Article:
So the question is. If you can do all of that at the legal level and considering that, this code and standards and all of that sort of stuff is determined by that central party that everyone has a legal agreement with anyway, why would you then use a technology that is so cumbersome to deploy? And sacrifices transaction speed. And sacrifices storage space.
And also frankly it’s just a new technology that your current IT department doesn’t necessarily have the expertise with. It’s not clear why you would make that trade-off.
And then the thing is when any technology that’s being deployed should be assessed against other technologies to make sure that it’s the right one. We don’t go down and implement a Hadoop system without having a look to see if it can already be done on our current systems.
The thing is you see a lot of going straight to blockchains just because of everything that’s been sold on. And then trying to sort of fit that into the current environment. And I don’t think people are really doing that objective due diligence on the technology and instead really going with what they’re being told by some of the providers.
What blockchains are good for
You come down to what this technology is good for and what it’s not good for. And what it’s good for was solving a problem that online digital currencies had. Which was how do you know that I have sent you something that I haven’t already sent to someone else. And that was people have been working on trying to implement digital currencies for years, and this solved that specific problem. Because previously you could only do it by trusting some sort of central party.
Now if you are not looking to do that or if there is a central party that you can establish a legal relationship with, you’re taking on a lot of the disadvantages, a lot of the trade-offs that the technology made for a benefit that may not be applicable to your problem. So if we’re looking at that specific problem, then we’re sort of looking at that problem or that solution will really sort of need to be adopted first before we can deal with that sort of stuff.
The challenge at the moment is Financial Services is centralized. Now if you’re to do anything to try to decentralize financial services, you’re not going to be able to do that unless you decentralize money to begin with.
Now if you decentralize money, then you can start creating certain decentralized assets on top of that. But decentralization in itself isn’t necessarily beneficial. The whole thing is why might people want to do that? So you kind of need to have in my view the base reason for people to adopt this technology that kind of needs to take off.
In other words censorship resistant money before the stuff on top makes sense.
So to have an analogy with say the internet, creating social networks or IoT devices on the internet in 1995 wouldn’t have really made sense. Because people weren’t using the internet to communicate. Some people were starting to get online, but really you needed people to get on to say use email or to create a website or for their business.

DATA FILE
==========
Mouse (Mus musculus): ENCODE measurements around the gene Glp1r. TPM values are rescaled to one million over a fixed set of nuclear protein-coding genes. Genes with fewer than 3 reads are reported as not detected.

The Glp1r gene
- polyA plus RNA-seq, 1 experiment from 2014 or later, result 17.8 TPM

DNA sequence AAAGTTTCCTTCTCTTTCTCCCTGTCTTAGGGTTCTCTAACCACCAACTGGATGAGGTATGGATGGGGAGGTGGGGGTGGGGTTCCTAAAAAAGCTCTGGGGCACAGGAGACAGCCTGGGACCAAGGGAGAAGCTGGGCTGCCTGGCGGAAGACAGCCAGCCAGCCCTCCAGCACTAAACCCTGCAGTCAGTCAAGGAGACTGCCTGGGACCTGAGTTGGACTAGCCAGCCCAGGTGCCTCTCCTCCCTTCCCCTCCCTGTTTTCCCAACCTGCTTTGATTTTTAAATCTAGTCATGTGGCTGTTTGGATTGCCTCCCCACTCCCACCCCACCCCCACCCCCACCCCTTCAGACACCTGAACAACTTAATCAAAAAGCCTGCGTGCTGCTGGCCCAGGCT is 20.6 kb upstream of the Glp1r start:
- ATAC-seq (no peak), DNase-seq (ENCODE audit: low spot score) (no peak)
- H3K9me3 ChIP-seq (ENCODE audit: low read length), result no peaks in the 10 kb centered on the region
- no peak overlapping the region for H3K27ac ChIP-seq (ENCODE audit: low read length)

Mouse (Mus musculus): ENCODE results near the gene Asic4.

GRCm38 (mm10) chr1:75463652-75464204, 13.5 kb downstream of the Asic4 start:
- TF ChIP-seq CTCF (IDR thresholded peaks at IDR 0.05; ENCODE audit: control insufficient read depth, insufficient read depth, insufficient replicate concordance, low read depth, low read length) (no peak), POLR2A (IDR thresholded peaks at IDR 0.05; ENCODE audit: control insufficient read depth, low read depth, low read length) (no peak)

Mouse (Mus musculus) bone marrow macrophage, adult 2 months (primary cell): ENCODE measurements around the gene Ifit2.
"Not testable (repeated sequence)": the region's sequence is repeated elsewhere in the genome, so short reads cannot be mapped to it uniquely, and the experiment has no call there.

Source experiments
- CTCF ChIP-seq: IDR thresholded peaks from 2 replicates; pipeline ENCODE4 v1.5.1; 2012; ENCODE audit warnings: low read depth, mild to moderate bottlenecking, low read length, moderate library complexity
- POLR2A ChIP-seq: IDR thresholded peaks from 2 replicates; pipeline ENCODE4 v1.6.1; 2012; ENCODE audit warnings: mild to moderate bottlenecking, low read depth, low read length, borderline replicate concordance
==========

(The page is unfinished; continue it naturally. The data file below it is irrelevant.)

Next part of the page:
But until that took off, you’re not going to get people connecting to the internet to join a social network or connecting to the internet to automate their home devices. Because there were too many on ramps that you needed to build to get to that point.
So it was only once you had people having that native digital fluency and people being able to you know, people already plugged in, that okay, you can communicate with people. You can build websites. Now here is the other stuff you can do. So we went into commerce and so on.
And I think that’s how blockchains need to be looked at. For all of this to create a security on top of the blockchain, you’ve got to get everyone plugged into that blockchain first. And right now, I don’t think the economics make sense. If you have everyone or a critical mass of people using say Bitcoin or Ether as a native currency just on a day-to-day basis, creating something on top of that, on top of the network which you are already plugged into, starts to make sense. But you need that initial pick up first.
What are the issues with anti-counterfeit/fraud blockchains?
So it was spoken about using it to see where things stood along the supply chain or something like that. But you can’t ensure that someone is going to, you can’t make someone put the hash into the blockchain, right.
The second piece for that is if it’s a private blockchain or permissioned blockchain you are getting, you need to pull everyone together and decide what are going to be those standards. That if you put a hash on there, what’s actually being hashed? What’s the data that’s being hashed and how you’re going to share that information outside to validate it? So you’ve got to sort of develop standards around that, and you’ve got to pull together people to do that.
The third thing is if all you’re storing is a hash, then you may as well just do that on the public blockchain because you have less infrastructure cost. So you don’t need to store a node on your system. And you can leverage the sort of irreversible power of the network that’s already established.
So if you can with these things, if you can get everything onto the network, then it can make sense.
The thing is how people get there is typically by forming a consortium to agree on all of those standards to sort of lay it all out. And if you agreed on that consortium, you’ve created that trusted party that defines the standards anyway. So the technology may make sense, but the process that you get to that point, that can often mean another technology is just as good or sometimes better.
In other words, coordinating people. It’s a people problem, not a technology problem. And once you have coordinated everyone, it’s not always the best technology to use.
What are the issues with trade finance?